Spent the day reading comics while wrangling a very active 9 month old. First, Bodyworld by Dash Shaw, then Sprott 1894-1975 by Seth.
Bodyworld, like some of Shaw’s work put me off a little at first:a bit garishly drawn, sometimes overtly unappealing drawings, a lot of unnecessary-looking artificiality, and just flipping through its pages, it looks rather self-indulgent. But I always underestimate Dash’s intelligence. (Wait- that’s not right. I never underestimate his intelligence, I stupidly underestimate his intentions.) Like his smaller works for Mome, and Bottomless Belly Button, this book follows characters through clear and powerful dramatic trajectories. Features one of the best horrible main characters I’ve read in ages, and not self-indulgent but smartly exploding themes of interconnectedness and isolation, with vivid crazy imagery and an approach to mark making that is wholly unique and will probably spark a trend: vibrant color, expressive wet media supporting and overpowering (where necessary) standard and simple cartoon lines and colors. Brendan Burford called it “revolutionary” when he recommended I get my act in gear and read it. He was right. It’s making me rethink what comics is about. (Oh yeah, and it’s FUNNY.)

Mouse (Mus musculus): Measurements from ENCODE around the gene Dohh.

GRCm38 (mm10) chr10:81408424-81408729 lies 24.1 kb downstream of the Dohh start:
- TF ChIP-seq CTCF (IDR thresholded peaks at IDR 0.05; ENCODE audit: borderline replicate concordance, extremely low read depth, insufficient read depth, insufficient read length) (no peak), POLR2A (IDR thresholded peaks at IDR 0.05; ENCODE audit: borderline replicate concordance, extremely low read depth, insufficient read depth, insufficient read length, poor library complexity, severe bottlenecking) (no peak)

Seth’s Sprott is a series I wasn’t hugely fond of when it ran in the NY Times. I read it very closely a number of times, and my issue with it was that it felt like a narrative, a trajectory but it really wasn’t. It was merely a series of undramatic and (to my mind) uninteresting events and characters. Seth smartly retooled Sprott for the print edition to add a few more events, creating an emotional center that wasn’t in the initial reading. These new additional scenes are in a larger format, and are created in a softer media. Add to that giant double page drawings of simple landscapes: icebergs, snow, cityscapes, and photos of models of a lost city and more importantly, small meditations on the theme of passing between two worlds, and the book gels and becomes what I think Seth was shooting for all along: an elegy for a type of guy, a type of career, a type of culture.